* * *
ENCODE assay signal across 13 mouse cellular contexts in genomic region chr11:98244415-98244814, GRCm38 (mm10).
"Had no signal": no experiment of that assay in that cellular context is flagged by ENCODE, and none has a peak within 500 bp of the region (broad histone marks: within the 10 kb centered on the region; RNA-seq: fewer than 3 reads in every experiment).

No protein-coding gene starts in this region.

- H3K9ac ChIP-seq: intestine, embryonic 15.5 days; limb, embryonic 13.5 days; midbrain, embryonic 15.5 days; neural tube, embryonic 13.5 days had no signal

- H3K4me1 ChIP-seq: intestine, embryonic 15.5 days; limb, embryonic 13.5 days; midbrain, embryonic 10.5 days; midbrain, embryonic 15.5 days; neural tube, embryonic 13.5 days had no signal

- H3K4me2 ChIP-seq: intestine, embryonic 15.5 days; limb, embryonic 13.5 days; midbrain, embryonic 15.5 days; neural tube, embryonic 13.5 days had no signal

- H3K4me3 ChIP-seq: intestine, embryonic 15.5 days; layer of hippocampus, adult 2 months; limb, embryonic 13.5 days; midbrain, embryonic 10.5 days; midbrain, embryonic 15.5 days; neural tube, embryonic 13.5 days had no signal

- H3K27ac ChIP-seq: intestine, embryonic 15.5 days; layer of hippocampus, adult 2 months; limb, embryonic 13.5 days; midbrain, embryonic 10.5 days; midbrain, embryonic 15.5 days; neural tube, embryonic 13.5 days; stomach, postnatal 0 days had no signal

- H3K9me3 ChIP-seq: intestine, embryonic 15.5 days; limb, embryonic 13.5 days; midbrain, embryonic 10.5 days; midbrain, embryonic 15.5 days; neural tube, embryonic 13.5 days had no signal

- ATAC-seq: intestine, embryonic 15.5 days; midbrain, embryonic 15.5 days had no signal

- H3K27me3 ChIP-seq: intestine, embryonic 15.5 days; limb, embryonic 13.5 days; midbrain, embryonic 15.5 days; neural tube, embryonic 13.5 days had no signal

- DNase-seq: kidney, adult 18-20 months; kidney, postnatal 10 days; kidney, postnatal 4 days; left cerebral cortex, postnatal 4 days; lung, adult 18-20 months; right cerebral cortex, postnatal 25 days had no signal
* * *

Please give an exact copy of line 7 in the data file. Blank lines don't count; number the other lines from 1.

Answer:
- H3K4me3 ChIP-seq: intestine, embryonic 15.5 days; layer of hippocampus, adult 2 months; limb, embryonic 13.5 days; midbrain, embryonic 10.5 days; midbrain, embryonic 15.5 days; neural tube, embryonic 13.5 days had no signal